By John Hamilton.
London, 12 December:
A union official in Benghazi has rejected oil and gas minister Abdelbari Al-Arusi’s compromise plan to divide . . .[restrict]the National Oil Corporation and to move responsibility for downstream operations to the east. Activists in Libya’s second city have imposed an ultimatum on Tripoli saying that a decision to move the entire headquarters of the company must be taken by 17 February next year.
Oil and Gas Workers Union chief Yousef Ghariani told the Libya Herald on 11 December that “If they don’t meet this date there will be another revolution here”. He said he had delivered this message to Arusi, adding “We will take our rights in our hands”.
Agoco employee and local activist Sami Namer supported Gheriani’s stance, describing the oil ministry’s proposal of splitting the NOC and moving the refining and petrochemicals half of the business to Benghazi as “just another game they are playing. We are talking about control over money – not petrochemicals”. He said that if the 17 February deadline was not met, Agoco workers would “take harsh action to be on our own,” suggesting the company would split itself from NOC authority.
He said other companies in the east such as Marsa al-Brega-based Sirte Oil Company (SOC) and Ras Lanuf-based Ras Lanuf Oil and Gas Processing Company (Rasco) might do the same thing. Arusi recently told Reuters, “We got good feedback from people … After we get the approval, we will start immediately. We are going to do it in phases.”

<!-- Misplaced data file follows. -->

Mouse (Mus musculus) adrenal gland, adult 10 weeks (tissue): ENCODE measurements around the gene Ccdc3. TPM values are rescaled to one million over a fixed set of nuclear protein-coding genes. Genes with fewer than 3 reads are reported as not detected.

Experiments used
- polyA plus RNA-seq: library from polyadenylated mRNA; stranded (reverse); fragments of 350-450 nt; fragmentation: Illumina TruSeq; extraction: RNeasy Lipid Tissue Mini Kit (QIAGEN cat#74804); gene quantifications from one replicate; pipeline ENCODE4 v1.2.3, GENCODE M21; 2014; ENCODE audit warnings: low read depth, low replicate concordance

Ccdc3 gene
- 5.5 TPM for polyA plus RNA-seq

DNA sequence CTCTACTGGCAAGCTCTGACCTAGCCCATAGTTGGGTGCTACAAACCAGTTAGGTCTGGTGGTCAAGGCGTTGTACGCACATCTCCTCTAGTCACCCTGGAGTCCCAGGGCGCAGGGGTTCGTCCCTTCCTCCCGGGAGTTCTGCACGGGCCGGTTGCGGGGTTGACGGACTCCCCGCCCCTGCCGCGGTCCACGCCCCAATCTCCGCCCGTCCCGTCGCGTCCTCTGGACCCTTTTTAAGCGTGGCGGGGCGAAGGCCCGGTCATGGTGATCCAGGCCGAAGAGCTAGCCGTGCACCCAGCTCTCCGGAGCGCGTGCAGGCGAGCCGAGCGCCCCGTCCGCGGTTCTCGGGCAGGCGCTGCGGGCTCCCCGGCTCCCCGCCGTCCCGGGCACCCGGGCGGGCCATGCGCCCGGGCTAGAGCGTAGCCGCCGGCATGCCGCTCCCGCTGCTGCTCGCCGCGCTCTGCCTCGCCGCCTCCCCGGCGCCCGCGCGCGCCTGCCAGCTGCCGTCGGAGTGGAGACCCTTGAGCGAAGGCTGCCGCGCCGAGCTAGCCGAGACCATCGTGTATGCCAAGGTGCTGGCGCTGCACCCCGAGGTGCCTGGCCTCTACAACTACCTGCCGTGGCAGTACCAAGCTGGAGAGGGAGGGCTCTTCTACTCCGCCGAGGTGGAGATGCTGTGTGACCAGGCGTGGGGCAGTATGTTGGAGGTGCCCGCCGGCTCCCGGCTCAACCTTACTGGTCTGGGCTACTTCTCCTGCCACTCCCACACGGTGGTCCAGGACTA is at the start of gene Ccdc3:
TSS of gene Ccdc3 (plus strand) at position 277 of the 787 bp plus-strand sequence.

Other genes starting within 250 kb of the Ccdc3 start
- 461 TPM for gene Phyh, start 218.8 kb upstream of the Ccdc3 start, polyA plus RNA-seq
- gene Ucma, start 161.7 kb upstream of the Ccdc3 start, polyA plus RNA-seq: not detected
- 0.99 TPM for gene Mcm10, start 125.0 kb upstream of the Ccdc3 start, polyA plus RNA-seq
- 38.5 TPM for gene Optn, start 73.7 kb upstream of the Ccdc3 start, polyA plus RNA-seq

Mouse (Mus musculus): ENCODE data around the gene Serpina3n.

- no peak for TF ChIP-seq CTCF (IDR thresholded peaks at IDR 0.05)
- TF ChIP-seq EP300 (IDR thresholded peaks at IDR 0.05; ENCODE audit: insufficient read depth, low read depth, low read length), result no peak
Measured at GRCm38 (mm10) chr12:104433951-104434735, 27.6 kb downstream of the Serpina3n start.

Gheriani said the union’s position was not that of Agoco chairman Ahmed El-Magbry but that it represented workers at Agoco, SOC, Rasco and Zueitina Oil Company. The activists have so far stopped short of threatening to shut off oil production. “We have not thought about stopping production. The oil doesn’t belong to Benghazi but to all the people of Libya,” said Gheriani.
Workers’ protests have become an effective way of changing policy both in the oil sector and elsewhere since the end of Qaddafi rule. Over the past year, there have been strikes at Waha Oil Company, Akakus Oil Operations and Az-Zawiya Oil Refining Company and others. These have resulted in changes of senior management and other policy changes. In early December the Ministry of Defence sent a delegation to Fezzan to negotiate with protestors who are holding a vigil at the Akakus’s Sharara oil fields in Awbari. They are demanding that one quarter of oil revenues from Fezzan – where oil is produced from the Murzuq Basin – should be used for local economic and social development.